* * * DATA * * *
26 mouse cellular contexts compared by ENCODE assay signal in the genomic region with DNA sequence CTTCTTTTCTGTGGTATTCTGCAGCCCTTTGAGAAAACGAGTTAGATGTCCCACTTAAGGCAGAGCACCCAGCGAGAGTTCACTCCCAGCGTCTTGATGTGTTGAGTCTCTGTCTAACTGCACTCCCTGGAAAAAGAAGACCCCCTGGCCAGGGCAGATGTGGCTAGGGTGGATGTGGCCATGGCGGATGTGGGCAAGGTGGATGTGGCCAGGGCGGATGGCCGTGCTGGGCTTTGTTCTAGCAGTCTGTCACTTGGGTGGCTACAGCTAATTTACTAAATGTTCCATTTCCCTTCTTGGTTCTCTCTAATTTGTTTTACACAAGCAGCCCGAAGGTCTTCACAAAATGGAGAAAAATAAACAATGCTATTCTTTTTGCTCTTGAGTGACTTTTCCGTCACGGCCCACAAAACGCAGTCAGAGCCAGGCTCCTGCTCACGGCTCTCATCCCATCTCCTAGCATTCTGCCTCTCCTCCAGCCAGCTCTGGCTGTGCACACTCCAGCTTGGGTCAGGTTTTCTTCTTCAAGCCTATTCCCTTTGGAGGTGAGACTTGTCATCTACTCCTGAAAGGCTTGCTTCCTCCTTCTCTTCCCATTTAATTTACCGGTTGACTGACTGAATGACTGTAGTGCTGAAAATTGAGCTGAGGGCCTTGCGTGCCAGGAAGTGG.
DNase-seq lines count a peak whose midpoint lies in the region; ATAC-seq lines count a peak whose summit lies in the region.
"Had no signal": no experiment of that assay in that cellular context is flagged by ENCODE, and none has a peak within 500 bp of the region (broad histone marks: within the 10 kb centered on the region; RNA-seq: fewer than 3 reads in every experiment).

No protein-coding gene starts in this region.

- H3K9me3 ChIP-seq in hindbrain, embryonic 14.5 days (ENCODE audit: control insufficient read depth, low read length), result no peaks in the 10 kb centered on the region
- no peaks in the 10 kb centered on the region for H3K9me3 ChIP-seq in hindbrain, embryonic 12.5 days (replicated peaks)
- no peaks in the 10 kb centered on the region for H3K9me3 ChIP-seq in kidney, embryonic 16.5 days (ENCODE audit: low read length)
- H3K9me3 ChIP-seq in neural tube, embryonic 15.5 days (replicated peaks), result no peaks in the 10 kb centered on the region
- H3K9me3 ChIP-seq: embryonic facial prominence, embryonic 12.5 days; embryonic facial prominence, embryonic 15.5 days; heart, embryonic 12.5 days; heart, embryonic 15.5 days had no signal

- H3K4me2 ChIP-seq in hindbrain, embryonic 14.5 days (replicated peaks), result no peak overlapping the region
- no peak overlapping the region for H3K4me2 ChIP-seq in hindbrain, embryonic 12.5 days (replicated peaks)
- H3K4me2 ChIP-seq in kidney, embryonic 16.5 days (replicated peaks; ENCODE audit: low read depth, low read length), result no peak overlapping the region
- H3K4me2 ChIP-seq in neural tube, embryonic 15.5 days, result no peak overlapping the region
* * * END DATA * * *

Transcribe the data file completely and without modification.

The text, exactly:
26 mouse cellular contexts compared by ENCODE assay signal in the genomic region with DNA sequence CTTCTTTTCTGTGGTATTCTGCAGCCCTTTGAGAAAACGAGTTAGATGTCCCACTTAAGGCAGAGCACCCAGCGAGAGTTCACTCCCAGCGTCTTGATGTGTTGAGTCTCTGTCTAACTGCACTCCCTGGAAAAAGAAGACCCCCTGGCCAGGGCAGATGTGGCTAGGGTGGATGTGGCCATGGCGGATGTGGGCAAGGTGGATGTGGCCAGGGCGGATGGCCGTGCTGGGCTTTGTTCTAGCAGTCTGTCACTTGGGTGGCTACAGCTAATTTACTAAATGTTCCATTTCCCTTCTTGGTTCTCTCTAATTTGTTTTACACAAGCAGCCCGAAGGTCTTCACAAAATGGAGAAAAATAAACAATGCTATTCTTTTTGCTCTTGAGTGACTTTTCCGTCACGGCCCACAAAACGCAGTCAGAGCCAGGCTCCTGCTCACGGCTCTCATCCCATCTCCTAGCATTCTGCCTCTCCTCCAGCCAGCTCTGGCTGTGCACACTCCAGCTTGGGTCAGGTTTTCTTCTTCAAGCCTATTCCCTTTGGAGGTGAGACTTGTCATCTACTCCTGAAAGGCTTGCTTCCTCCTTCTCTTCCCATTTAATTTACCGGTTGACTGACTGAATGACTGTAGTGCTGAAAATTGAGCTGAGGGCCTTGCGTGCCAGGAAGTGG.
DNase-seq lines count a peak whose midpoint lies in the region; ATAC-seq lines count a peak whose summit lies in the region.
"Had no signal": no experiment of that assay in that cellular context is flagged by ENCODE, and none has a peak within 500 bp of the region (broad histone marks: within the 10 kb centered on the region; RNA-seq: fewer than 3 reads in every experiment).

No protein-coding gene starts in this region.

- H3K9me3 ChIP-seq in hindbrain, embryonic 14.5 days (ENCODE audit: control insufficient read depth, low read length), result no peaks in the 10 kb centered on the region
- no peaks in the 10 kb centered on the region for H3K9me3 ChIP-seq in hindbrain, embryonic 12.5 days (replicated peaks)
- no peaks in the 10 kb centered on the region for H3K9me3 ChIP-seq in kidney, embryonic 16.5 days (ENCODE audit: low read length)
- H3K9me3 ChIP-seq in neural tube, embryonic 15.5 days (replicated peaks), result no peaks in the 10 kb centered on the region
- H3K9me3 ChIP-seq: embryonic facial prominence, embryonic 12.5 days; embryonic facial prominence, embryonic 15.5 days; heart, embryonic 12.5 days; heart, embryonic 15.5 days had no signal

- H3K4me2 ChIP-seq in hindbrain, embryonic 14.5 days (replicated peaks), result no peak overlapping the region
- no peak overlapping the region for H3K4me2 ChIP-seq in hindbrain, embryonic 12.5 days (replicated peaks)
- H3K4me2 ChIP-seq in kidney, embryonic 16.5 days (replicated peaks; ENCODE audit: low read depth, low read length), result no peak overlapping the region
- H3K4me2 ChIP-seq in neural tube, embryonic 15.5 days, result no peak overlapping the region